The boy is the reason he believes in God. Semicolon. We then get further clarification. He’s Christian because of this boy. It’s almost a let down when the reason turns out to be so anticlimactic. But, in a sense, this makes it better. What traumatic event happened that it surpassed his mother’s death by this boy?

And we’re hooked. By the end of the first sentence we have so many unanswered questions. Moreover, the sequencing of the questions makes them feel unanswerable.

When examining why prose works, it’s often useful to think why similar attempts don’t work. Think how boring this opening would have been if Irving merely wanted to establish the narrator’s voice and tell a few facts about Owen Meany.

I recall a boy with a wrecked voice. He was the smallest person I ever knew, and yet he was also the instrument of my mother’s death. I believe in God because of Owen Meany.

I could see many people starting their novels this way. Without comparison, it might seem fine. It still establishes point of view. It still lists some traits of Owen Meany. It still raises many of the same questions. But it lacks some extremely important points. There’s no dramatic tension. The questions feel easily answerable in this form.

I could see myself saying, “Eh. Some boy killed this guy’s mother. He now believes in God. I guess I’ll find out what happened soon enough.” These are serious matters, but the prose doesn’t feel serious. It almost has a comical tone in this form because, one, it lacks the word “doomed,” but two, because the juxtaposition of these sentiments is such a sudden and stark contrast with no build up.

Seeing these fake several sentences also brings up another point. It isn’t the right voice for the narrator. The narrator of this novel used an extremely complicated sentence structure: full clause, em dash, three negative clauses separated by commas building to a positive clause, semicolon, full clause clarification.

We’ll later find out that the narrator is an English teacher (and maybe writer? It’s been 15 years since I read this), but the astute reader will already have ascertained a linguistic sophistication and high education level for the narrator. The clunky sentences I wrote give none of this voice or information.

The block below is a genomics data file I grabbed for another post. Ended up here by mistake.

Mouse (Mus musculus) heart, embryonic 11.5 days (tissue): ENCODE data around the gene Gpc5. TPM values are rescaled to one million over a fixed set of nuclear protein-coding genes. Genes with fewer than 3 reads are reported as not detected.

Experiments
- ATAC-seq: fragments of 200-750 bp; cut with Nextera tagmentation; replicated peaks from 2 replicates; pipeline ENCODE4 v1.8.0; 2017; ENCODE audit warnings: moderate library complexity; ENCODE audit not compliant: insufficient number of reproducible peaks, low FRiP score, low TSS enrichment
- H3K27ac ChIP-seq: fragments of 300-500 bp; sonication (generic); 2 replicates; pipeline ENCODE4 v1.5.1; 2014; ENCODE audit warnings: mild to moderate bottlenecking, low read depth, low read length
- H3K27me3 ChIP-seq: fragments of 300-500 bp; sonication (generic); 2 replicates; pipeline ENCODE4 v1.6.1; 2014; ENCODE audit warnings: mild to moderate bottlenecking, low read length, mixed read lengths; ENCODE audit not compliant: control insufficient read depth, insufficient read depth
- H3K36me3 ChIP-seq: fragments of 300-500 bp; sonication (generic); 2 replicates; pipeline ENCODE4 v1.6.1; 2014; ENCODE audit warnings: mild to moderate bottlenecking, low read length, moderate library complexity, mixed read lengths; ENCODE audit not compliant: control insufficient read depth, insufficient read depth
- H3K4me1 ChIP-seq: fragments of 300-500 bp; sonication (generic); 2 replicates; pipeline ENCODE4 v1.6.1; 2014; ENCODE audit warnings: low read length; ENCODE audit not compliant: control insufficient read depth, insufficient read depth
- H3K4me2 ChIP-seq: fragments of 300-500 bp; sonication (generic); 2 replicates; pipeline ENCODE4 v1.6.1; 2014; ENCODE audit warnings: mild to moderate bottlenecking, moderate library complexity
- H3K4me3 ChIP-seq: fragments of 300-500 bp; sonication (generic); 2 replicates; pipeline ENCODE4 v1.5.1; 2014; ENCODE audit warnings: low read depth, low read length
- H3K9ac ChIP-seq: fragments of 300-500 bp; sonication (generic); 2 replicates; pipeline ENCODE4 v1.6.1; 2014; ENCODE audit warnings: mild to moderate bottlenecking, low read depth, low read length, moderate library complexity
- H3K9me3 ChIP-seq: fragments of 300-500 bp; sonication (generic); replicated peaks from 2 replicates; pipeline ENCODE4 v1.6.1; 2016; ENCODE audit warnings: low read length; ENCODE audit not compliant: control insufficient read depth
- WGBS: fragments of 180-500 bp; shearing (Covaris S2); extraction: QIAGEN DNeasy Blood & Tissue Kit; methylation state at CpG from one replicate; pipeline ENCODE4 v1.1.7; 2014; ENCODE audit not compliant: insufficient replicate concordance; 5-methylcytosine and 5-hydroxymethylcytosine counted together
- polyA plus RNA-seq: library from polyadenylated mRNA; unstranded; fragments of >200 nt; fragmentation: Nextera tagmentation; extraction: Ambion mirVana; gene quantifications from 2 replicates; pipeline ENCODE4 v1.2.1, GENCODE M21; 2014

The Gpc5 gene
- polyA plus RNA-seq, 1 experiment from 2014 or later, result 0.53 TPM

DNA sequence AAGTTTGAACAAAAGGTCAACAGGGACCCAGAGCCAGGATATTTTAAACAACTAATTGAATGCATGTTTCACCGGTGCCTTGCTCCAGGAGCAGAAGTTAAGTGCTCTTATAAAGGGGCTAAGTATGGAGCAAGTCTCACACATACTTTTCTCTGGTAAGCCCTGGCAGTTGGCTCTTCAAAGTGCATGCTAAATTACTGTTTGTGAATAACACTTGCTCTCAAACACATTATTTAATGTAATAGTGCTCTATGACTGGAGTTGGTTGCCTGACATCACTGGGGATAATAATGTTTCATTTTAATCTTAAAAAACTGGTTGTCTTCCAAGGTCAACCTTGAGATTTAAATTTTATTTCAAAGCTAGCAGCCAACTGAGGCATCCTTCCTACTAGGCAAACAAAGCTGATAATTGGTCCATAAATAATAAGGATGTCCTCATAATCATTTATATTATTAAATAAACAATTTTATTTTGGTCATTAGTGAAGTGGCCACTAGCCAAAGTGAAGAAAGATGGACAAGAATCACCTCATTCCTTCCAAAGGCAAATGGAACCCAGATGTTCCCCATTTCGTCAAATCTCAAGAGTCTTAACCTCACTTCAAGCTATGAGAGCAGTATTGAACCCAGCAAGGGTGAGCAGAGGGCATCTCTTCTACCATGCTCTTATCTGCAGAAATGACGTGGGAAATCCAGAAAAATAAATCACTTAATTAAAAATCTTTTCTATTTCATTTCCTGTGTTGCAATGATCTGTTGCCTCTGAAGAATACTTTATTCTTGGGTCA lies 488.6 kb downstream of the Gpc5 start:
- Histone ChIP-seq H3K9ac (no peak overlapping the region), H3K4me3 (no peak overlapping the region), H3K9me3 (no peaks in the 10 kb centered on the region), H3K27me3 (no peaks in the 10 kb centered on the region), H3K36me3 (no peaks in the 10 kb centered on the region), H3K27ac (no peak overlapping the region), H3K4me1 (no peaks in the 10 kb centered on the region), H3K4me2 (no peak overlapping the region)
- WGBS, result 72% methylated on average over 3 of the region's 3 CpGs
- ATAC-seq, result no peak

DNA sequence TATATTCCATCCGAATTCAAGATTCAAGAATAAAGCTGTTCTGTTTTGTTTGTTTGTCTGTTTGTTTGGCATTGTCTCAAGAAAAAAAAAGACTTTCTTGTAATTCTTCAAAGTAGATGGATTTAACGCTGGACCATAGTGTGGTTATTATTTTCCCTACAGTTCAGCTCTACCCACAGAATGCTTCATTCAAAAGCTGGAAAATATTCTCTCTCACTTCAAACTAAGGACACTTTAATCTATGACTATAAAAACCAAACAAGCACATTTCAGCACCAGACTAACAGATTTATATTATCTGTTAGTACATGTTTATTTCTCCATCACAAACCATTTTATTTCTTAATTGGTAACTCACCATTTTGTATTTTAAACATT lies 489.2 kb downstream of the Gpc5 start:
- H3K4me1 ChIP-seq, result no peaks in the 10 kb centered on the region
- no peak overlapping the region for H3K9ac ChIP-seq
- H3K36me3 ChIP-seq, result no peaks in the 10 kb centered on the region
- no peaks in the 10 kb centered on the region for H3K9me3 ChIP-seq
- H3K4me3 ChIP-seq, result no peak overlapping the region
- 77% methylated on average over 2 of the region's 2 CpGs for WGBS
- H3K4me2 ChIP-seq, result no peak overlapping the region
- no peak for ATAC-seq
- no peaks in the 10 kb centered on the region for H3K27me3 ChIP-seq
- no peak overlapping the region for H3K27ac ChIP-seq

Who knew one sentence could contain so much?

Structural Analysis of Bag of Bones: Chapter 1

Last week I was somewhat disparaging about opening hooks of novels. Today I want to do a thorough analysis of the structure of Chapter 1 of Stephen King’s Bag of Bones, because I think it is an example of an opening hook done well.

I read enough books on writing and listen to enough podcasts on writing that I might conflate a bunch of terminology. Some of this will be Story Grid or Writing Excuses or classical Campbell’s Hero’s Journey. Sorry for not sticking to one style of analysis.

The chapter consists of seven scenes or segments (some are quite short, so “scene” might not be quite the appropriate term).

Scene 1:

The first paragraph let’s us know the narrator’s wife went out for routine drugstore supplies and wound up dead. This is the inciting incident for Act I, but also for the chapter and the scene.

King doesn’t tell us how it happens, and this is the hook. What makes this a good hook is that this opening starts at the beginning of the story. This isn’t some artificial action to draw us in. He doesn’t tell us how she dies, and that is the driving force behind keeping the reader interested. It’s the removal of information rather than the giving of information that makes this work.

The scene rounds out by the narrator looking at what his wife purchased. He ends on a cliffhanger. He sees something that indicates she might have been living a double life, but he doesn’t tell us what it is. Now we have removal of information again. We want to know what the item is, and we want to know how she died.

I find it hard to imagine someone reading this first scene (less than 1000 words) and being able to put the book down. This hook is really, really good without being patronizing or condescending.

Scene 2:

It opens with the wife leaving the drugstore. He establishes the narrative voice by indicating the narrator is a writer, and he’s only re-imagining what the scene looked like. He foreshadows the death of the wife being a car accident.

“…there was that shrewish howl of locked tires on pavement that means there’s going to be either an accident or a very close call.”

It shifts to two old women in their own car and a large truck barreling at them. What’s brilliant here is that Scene 1 set a lot of expectation. We know the wife dies, but she doesn’t appear to be in the oncoming accident. This is how King creates tension in the scene. He prolongs telling you what actually happened by describing tangential things. This gives the reader the chance to imagine her own scenarios: truck veers off into wife?